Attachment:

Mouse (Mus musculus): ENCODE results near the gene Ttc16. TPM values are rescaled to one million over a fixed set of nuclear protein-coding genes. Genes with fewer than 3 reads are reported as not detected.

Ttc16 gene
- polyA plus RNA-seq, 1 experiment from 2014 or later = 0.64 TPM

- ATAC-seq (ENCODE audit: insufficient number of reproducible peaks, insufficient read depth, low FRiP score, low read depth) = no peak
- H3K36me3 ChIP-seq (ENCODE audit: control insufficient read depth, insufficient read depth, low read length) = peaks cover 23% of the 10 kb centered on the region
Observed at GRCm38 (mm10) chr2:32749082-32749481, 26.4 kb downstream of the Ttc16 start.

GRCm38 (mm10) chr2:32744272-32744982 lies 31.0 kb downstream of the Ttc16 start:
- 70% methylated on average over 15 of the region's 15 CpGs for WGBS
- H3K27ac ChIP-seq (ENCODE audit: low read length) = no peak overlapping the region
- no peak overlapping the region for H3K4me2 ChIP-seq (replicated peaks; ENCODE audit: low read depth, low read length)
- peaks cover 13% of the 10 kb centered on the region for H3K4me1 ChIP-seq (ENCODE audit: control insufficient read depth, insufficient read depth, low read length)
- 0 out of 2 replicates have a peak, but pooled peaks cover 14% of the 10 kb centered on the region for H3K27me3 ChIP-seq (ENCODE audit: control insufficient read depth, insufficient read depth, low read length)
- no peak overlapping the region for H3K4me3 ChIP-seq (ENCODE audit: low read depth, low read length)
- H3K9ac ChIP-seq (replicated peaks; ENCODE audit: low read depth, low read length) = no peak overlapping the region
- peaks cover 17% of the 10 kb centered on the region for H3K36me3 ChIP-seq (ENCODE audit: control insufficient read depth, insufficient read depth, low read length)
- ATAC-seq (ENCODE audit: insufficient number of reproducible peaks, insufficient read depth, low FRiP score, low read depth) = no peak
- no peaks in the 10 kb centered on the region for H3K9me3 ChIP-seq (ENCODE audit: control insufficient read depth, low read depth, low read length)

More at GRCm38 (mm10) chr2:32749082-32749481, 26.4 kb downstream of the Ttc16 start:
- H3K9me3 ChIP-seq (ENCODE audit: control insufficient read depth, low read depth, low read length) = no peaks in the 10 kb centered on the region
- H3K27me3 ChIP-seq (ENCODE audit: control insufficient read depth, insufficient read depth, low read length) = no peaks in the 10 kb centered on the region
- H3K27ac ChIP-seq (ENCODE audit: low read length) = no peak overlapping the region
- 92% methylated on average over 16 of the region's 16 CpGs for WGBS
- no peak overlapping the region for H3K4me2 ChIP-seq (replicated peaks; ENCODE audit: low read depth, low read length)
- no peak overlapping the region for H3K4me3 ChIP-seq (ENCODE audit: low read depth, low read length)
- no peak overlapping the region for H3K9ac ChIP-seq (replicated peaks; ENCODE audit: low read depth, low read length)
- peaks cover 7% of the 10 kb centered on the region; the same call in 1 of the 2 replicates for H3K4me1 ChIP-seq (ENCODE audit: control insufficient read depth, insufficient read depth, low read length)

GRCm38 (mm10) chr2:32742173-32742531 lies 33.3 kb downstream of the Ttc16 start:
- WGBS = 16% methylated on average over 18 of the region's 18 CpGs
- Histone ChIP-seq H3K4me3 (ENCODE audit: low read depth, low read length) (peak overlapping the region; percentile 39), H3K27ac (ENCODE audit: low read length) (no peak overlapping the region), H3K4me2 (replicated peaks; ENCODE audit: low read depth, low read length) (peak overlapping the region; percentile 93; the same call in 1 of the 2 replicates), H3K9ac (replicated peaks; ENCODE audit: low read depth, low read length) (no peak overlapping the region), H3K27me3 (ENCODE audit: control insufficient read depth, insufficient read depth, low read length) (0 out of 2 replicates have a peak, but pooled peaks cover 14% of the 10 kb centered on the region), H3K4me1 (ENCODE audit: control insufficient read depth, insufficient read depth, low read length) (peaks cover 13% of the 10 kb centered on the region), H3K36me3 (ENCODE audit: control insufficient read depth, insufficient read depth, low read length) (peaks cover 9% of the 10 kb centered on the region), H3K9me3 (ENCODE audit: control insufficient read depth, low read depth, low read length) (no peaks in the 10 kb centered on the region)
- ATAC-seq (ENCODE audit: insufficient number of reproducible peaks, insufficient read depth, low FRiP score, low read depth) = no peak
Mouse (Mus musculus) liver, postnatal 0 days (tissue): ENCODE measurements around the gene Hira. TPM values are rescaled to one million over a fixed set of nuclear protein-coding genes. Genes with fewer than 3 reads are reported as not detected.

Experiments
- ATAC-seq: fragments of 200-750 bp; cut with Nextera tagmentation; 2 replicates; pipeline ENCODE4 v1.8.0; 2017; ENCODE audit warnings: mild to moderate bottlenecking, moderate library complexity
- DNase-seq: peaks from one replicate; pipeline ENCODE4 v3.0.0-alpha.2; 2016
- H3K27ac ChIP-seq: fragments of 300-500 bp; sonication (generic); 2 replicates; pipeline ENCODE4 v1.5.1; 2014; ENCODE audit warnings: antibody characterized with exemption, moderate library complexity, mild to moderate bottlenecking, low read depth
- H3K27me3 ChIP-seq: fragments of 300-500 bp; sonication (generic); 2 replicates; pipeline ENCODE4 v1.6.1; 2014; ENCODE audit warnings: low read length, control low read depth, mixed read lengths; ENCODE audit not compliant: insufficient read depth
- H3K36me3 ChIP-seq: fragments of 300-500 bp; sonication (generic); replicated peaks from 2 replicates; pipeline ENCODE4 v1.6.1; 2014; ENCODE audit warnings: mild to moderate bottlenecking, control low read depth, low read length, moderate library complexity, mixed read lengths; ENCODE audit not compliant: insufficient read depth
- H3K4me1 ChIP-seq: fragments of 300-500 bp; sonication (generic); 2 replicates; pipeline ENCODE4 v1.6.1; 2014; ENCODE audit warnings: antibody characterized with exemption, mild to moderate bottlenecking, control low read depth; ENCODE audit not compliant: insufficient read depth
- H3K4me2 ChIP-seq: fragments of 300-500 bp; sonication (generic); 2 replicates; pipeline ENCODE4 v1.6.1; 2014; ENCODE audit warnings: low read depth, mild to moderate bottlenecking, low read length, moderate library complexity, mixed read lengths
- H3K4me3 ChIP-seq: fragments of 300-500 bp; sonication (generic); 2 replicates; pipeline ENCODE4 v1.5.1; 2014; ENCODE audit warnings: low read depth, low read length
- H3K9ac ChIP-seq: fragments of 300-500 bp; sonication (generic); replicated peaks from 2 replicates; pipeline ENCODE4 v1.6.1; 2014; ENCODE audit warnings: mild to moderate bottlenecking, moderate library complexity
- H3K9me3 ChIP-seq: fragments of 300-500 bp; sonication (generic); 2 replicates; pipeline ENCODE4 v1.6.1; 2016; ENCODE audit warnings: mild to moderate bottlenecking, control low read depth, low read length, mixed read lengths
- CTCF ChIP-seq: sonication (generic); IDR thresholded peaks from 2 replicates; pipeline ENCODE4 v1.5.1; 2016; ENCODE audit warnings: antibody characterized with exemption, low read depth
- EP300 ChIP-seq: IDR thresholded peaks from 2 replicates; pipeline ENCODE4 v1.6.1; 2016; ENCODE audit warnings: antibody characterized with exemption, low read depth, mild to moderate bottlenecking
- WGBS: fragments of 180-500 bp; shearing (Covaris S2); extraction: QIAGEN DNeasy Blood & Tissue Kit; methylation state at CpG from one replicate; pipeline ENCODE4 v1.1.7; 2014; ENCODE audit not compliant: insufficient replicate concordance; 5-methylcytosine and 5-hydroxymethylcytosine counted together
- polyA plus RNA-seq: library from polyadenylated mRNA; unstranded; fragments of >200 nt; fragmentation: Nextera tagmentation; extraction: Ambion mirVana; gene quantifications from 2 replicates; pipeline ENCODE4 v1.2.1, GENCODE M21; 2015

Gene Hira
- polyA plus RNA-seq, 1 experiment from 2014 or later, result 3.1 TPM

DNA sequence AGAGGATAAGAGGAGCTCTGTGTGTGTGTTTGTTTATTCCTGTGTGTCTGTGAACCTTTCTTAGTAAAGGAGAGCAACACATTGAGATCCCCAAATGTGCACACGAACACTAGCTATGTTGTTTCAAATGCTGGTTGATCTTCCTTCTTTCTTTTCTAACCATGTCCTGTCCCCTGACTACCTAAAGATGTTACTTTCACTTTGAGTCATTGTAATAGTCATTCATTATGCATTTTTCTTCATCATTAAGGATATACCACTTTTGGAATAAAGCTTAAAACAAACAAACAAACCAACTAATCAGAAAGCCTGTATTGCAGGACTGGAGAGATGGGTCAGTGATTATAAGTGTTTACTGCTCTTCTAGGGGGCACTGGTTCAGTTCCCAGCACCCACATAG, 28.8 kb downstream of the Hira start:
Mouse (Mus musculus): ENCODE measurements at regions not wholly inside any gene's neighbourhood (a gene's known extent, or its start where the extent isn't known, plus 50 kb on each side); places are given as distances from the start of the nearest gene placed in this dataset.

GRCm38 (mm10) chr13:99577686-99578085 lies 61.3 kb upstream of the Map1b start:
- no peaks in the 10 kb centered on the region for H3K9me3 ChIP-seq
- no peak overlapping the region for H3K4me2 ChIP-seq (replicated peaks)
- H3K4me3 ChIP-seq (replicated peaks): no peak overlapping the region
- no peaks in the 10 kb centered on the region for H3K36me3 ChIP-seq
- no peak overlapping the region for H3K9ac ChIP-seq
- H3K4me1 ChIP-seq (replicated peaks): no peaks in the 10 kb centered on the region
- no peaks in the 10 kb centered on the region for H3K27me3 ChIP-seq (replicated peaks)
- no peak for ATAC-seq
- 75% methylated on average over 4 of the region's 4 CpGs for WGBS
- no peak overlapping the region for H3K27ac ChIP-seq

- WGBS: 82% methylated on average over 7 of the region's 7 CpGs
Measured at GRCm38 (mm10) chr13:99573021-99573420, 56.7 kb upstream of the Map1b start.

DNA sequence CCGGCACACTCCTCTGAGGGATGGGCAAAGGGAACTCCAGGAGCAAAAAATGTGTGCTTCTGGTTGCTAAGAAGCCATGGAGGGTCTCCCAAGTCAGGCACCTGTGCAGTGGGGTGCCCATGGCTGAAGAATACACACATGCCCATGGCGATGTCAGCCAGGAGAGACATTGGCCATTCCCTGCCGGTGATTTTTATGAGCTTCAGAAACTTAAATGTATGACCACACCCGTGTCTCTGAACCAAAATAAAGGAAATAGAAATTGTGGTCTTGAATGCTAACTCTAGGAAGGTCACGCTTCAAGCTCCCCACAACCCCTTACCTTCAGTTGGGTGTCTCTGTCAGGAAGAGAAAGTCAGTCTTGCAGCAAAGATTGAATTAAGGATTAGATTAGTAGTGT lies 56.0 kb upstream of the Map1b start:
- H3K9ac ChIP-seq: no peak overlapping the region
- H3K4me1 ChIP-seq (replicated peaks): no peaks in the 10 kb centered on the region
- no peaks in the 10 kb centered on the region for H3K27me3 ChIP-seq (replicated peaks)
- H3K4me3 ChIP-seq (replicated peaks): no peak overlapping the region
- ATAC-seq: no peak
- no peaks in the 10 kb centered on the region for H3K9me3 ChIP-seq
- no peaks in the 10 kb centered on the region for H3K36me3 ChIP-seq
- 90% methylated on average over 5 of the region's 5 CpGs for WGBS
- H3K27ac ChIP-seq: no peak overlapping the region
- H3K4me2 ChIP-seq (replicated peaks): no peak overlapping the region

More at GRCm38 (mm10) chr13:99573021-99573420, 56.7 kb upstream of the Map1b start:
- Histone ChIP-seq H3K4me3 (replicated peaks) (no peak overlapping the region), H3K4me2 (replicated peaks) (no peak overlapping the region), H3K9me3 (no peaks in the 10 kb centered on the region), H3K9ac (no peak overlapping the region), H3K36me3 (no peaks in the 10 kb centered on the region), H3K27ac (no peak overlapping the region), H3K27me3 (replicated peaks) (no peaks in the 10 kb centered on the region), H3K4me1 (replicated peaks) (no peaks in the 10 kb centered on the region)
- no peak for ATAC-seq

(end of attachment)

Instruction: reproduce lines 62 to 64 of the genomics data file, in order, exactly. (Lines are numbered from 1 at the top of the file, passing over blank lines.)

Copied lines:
- WGBS: 82% methylated on average over 7 of the region's 7 CpGs
Measured at GRCm38 (mm10) chr13:99573021-99573420, 56.7 kb upstream of the Map1b start.

DNA sequence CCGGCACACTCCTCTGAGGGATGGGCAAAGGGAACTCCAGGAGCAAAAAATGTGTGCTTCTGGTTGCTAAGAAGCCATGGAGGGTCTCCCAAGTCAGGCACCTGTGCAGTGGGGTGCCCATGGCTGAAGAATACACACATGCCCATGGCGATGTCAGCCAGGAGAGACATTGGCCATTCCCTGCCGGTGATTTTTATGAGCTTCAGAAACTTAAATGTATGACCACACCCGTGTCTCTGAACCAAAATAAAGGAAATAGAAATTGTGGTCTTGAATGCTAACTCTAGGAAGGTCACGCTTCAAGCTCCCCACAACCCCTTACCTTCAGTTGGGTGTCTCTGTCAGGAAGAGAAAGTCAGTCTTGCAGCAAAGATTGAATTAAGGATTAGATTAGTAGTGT lies 56.0 kb upstream of the Map1b start: